It may be a surprise to note how frequently the Lords have sent bills back to the Commons for amendment. In the last session alone, there have been 60 defeats involving 17 bills and other regulations.

Perhaps the most high profile of those was on in work tax credits. On that single issue, it seems reasonable to expect that the majority of the population would support the vote by the Lords. In fact, it is hard to argue that any recent defeats were anything less than appropriate measures to curb the excesses of a rash government with a working majority that could potentially last for 5 years under the fixed term Parliament Act.

On tax credits, the Cameron axis of government attempted to push through something which, if put to a public vote, would undoubtedly be defeated. This was also specifically against the electoral promises made by Cameron and his team.

Further analysis of those defeats suggests that collectively, the Lords have acted to uphold democracy and protect rights. Sundry Lords select committees also exhibit detailed and independent analysis of current events and policies. Not all that the lords do is bad and in fact much is for the greater good.

So how can we summarise the House of Lords? Certainly it is overpopulated. It is a retirement home for failed politicians and expenses cheats. It has also become a vehicle for unprincipled leaders to reward back scratching. Most importantly, as a revising chamber, it is a vital component in restricting the power of governments which go too far.

This makes the question of how to reform the House of Lords fraught with potential debate.

Some simple principles might apply. At this point, it should also be acknowledged that the House of Lords is unrepresentative in many ways; the predominance of men over women by a ratio of 3:1, the wealth profile and the age profile to name but three.

Firstly, there needs to be a multi tier peerage profile. Honours can be given to those who have excelled and served the public in many spheres. That does not have to be accompanied by entitlement to legislate. Indeed, not all hereditary peers have the right to sit. Extension of that principle would be no novel act.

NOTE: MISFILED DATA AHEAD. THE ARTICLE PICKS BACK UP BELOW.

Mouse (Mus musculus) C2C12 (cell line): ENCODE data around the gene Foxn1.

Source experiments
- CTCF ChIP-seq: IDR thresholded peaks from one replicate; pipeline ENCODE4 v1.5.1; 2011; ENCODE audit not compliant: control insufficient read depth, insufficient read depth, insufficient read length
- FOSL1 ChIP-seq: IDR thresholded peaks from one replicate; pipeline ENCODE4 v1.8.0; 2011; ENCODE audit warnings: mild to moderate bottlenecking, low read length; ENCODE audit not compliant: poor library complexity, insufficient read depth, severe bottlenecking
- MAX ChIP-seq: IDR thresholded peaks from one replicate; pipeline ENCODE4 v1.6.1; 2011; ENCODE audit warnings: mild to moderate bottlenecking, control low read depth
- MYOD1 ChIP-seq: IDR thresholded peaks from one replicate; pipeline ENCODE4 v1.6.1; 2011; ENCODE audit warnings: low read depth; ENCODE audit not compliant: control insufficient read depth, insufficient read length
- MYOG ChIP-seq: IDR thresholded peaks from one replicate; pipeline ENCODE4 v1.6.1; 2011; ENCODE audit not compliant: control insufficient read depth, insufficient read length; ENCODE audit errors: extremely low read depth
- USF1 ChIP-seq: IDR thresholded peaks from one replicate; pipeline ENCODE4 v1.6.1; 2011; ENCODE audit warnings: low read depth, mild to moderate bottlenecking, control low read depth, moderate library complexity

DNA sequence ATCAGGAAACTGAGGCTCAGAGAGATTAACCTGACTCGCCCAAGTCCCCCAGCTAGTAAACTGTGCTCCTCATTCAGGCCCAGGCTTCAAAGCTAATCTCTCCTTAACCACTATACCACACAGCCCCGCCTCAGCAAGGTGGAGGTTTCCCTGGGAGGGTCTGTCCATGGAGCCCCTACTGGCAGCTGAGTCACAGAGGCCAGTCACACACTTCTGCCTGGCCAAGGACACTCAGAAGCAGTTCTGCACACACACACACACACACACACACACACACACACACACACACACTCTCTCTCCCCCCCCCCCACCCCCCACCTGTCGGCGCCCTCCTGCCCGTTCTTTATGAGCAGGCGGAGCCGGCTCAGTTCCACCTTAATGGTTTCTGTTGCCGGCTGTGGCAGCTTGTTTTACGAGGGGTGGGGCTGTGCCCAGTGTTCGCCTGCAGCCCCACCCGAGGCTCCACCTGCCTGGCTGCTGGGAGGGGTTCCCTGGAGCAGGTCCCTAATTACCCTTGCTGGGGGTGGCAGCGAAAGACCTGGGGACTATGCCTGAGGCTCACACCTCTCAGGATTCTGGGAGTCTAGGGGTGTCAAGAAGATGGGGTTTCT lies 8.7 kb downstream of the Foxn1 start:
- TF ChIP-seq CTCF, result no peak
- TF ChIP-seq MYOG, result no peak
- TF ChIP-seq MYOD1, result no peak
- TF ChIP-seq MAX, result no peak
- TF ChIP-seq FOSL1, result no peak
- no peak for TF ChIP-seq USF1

There also has to be a time limit on how long those entitlements to legislate can apply. Under the current framework, a government has to submit itself to the electorate for 5 years. A peer is in the Lords potentially for life, regardless of competence.

Allowances should only be paid for all day attendance, clocking in before the start of proceedings and confirmed by attendance at a percentage of all votes, 80% does not seem unreasonable.

Numbers should be reduced to a manageable level. It is hard to justify a figure of more than 400 active members, a comfortable seat each if they are to actually attend debates. On that basis, those attending the least can therefore be moved to the non-voting tier of Lords, to be reduced further as a democratic component is introduced.

That democratic component should number between 50% and 75% (to be agreed) which can be elected in between general elections and on a proportional representation basis, reflecting the democratic profile of the electorate. Such elections would hopefully provide a more reflective demographic profile.

The balance, quite rightly, should reflect the moral compass of the country. Bishops should be retained. £300 is a reasonable fee for legal professionals to scrutinise potential legislation. The balance of power should be held by those without other vested interests.

The need for reform is obvious, the solution can be simple, reducing the cost and abuses whilst retaining the brake on a government which exceeds its powers.